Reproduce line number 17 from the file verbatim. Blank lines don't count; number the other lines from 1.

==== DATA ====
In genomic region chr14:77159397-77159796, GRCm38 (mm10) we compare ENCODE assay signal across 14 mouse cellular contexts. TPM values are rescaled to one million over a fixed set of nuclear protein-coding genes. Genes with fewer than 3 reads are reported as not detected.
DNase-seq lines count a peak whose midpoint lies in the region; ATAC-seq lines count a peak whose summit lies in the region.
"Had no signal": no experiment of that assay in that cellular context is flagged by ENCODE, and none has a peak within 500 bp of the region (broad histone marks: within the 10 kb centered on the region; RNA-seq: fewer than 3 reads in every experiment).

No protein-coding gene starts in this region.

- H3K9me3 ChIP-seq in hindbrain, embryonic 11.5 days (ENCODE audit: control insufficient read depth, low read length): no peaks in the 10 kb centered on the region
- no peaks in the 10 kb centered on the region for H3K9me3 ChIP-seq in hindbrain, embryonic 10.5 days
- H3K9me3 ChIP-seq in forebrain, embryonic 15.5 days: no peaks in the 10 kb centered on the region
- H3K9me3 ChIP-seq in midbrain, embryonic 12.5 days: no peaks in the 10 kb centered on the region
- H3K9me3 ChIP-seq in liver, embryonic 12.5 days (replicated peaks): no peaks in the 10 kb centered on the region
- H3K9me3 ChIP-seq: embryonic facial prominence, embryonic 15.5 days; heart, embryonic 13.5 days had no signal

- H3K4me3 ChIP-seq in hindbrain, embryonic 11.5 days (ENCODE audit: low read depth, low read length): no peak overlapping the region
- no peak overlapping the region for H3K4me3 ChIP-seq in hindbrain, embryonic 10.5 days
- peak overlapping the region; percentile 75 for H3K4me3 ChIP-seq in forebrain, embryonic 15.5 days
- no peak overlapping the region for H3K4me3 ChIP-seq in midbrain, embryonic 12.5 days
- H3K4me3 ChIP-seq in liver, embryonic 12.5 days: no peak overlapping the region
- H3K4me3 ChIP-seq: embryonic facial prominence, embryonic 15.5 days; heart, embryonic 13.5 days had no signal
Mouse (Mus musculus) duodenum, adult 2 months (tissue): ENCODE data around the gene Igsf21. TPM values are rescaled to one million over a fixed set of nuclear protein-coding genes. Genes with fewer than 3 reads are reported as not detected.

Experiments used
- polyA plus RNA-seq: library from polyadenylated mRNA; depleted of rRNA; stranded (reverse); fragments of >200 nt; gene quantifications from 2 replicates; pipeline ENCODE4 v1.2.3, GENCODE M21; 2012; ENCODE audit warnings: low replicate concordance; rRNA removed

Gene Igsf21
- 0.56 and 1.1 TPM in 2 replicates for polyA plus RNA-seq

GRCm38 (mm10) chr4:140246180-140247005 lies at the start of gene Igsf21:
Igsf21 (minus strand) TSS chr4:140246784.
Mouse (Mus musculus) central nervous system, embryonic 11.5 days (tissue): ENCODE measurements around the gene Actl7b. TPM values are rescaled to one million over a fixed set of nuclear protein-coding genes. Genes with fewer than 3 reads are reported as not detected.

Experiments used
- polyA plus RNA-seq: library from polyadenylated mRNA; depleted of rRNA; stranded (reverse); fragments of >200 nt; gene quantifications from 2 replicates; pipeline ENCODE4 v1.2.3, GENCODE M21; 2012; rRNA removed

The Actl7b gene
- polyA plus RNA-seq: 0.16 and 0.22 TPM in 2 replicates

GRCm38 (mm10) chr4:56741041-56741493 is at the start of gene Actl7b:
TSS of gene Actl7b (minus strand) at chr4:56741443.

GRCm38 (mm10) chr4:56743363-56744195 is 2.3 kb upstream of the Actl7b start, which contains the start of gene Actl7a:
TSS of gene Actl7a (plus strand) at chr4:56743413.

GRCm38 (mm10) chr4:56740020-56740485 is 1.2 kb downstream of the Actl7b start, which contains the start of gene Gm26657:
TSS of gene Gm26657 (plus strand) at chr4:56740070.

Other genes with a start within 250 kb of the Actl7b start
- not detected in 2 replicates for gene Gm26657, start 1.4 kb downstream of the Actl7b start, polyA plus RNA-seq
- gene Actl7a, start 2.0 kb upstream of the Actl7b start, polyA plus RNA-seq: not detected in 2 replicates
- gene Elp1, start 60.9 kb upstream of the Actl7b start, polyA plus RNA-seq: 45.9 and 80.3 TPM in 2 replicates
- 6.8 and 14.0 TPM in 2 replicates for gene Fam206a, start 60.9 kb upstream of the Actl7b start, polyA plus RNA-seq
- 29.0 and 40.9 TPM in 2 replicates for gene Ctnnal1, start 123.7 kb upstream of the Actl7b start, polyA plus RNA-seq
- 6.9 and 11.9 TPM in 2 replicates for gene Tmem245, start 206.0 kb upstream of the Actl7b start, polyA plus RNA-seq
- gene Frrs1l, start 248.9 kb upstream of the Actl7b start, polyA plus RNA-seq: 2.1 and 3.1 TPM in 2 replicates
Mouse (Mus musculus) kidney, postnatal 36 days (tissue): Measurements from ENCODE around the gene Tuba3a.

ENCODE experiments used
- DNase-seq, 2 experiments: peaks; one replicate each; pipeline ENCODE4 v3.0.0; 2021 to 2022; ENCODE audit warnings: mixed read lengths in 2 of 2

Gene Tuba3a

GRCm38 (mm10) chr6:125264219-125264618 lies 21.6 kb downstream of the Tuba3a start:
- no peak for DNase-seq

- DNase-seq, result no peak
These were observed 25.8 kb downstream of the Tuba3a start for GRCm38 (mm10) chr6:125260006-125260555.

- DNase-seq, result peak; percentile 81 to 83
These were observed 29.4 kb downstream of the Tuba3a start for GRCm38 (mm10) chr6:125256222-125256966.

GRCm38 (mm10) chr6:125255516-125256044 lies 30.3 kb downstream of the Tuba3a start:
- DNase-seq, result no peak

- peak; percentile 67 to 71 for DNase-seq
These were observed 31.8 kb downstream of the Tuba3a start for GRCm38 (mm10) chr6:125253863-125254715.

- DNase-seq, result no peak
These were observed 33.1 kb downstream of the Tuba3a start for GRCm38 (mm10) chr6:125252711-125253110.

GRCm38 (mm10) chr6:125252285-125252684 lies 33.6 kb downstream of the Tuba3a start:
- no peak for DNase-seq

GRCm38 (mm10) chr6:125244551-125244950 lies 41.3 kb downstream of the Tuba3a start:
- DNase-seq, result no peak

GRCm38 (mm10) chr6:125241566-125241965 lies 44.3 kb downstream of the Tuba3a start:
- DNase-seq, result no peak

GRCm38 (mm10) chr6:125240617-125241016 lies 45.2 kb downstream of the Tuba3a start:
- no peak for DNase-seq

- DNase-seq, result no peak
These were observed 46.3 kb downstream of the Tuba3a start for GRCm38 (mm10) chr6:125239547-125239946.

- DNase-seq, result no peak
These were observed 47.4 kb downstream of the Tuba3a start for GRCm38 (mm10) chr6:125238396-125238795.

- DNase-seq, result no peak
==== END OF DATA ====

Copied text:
Mouse (Mus musculus) duodenum, adult 2 months (tissue): ENCODE data around the gene Igsf21. TPM values are rescaled to one million over a fixed set of nuclear protein-coding genes. Genes with fewer than 3 reads are reported as not detected.